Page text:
For a commutative ring one defines a radical $\sqrt{I}$ of an ideal $I\subset R$ as an ideal
An ideal is called a radical ideal if it is equal to its own radical.
The Nilradical of a commutative ring is the radical of the $0$ ideal.
For a noncommutative ring or an [[associative algebra9] there are many competing notions of a radical of a ring like Jacobson radical, Levitzky radical; and sometimes of radicals of ideals or, more often arbitrary modules of a ring.
Some of the abstract properties of such functors are used in noncommutative localization theory, when defining so called radical functors. The latter are generalized for arbitrary Grothendieck categories. Finally there are some notions of radicals in nonadditive categories. See Shulgeifer 60
A functor $\sigma: {}_R Mod\to {}_R Mod$ is idempotent if $\sigma\sigma = \sigma$ and a (pre)radical functor if it is an additive subfunctor of the identity functor and $\sigma(M/\sigma(M))=0$ for all $M$ in ${}_R Mod$ (preradical versus radical depends on an author, whether the left exactness is included or not in the definition of a radical functor). According to Goldman 1969, a left exact preradical is called an idempotent kernel functor. It is idempotent by the calculation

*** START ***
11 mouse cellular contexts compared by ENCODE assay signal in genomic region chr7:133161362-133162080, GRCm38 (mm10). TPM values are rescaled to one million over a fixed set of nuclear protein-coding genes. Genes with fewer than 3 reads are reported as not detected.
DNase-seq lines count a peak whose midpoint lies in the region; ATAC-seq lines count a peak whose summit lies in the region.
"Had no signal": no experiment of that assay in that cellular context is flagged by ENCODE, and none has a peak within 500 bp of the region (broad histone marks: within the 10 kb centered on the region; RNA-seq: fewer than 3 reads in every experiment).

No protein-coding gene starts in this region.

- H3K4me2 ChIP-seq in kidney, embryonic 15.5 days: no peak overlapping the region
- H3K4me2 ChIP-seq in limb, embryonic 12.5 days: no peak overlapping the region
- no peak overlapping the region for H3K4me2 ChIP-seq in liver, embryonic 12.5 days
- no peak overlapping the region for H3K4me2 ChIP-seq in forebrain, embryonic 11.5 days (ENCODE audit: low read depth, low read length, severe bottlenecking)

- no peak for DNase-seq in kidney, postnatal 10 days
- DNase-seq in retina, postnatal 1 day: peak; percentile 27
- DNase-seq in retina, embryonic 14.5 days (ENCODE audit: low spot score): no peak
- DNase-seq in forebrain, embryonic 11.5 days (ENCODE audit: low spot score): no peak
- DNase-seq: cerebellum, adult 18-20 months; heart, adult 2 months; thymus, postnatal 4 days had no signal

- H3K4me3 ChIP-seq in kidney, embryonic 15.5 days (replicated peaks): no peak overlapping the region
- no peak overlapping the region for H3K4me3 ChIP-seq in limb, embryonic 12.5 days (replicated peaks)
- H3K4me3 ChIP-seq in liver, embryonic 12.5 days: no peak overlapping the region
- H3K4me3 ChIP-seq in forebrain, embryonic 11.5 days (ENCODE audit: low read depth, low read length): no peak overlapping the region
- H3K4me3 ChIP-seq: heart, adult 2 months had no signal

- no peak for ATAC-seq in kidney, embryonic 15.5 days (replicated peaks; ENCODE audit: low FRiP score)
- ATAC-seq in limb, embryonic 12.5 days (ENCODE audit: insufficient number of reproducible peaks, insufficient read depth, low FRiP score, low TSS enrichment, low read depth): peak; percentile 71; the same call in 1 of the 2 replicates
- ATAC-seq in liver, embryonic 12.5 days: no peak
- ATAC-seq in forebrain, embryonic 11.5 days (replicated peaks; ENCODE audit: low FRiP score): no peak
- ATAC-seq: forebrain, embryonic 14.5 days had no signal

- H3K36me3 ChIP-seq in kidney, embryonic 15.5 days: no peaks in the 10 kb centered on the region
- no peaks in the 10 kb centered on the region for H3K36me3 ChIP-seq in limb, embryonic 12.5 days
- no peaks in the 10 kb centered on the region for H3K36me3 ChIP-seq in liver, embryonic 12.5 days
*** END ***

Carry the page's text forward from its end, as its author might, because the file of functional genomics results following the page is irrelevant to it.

In the last step, we used that $\sigma$ is a subfunctor of the identity, hence the compositions $\sigma M\hookrightarrow M\to M/\sigma M$ and $\sigma M\to \sigma(M/\sigma M)\to M/\sigma M$ coincide. In an alternative terminology, an idempotent kernel functor is any kernel functor (= left exact additive subfunctor of the identity functor) $\sigma: {}_R Mod\to {}_R Mod$ such that $\sigma(M/\sigma(M))=0$ for all $M$ in ${}_R Mod$.
Example Bueso-Jara-Verschoren 95 2.3.4: Let $I$ be a two-sided ideal in a ring and $M$ a left $R$-module. Define the functor $\sigma : {}_R Mod\to {}_R Mod$ on objects by $\sigma M = \{ m\in M\,|\, \exist n, I^n M = 0\}$; it is left exact and idempotent. If $I$ is finitely generated as left $R$-ideal (i.e. as a left $R$-submodule of $R$) then $I$ is a left exact radical functor. It is clear that the formula for $\sigma M$ reminds the definition of the radical of an ideal of a commutative ring.
Nonexample: the subfunctor of identity which to any module $M$ assigns its socle is left exact but not a radical functor.
E. G. Shulʹgeĭfer (Е. Г. Шульгейфер), К общей теории радикалов в категориях, Матем. сб., 51(93):4 (1960), 487–500 pdf
J. L. Bueso, P. Jara, A. Verschoren, Compatibility, stability, and sheaves, Monographs and Textbooks in Pure and Applied Mathematics, 185. Marcel Dekker, Inc., New York, 1995. xiv+265 pp.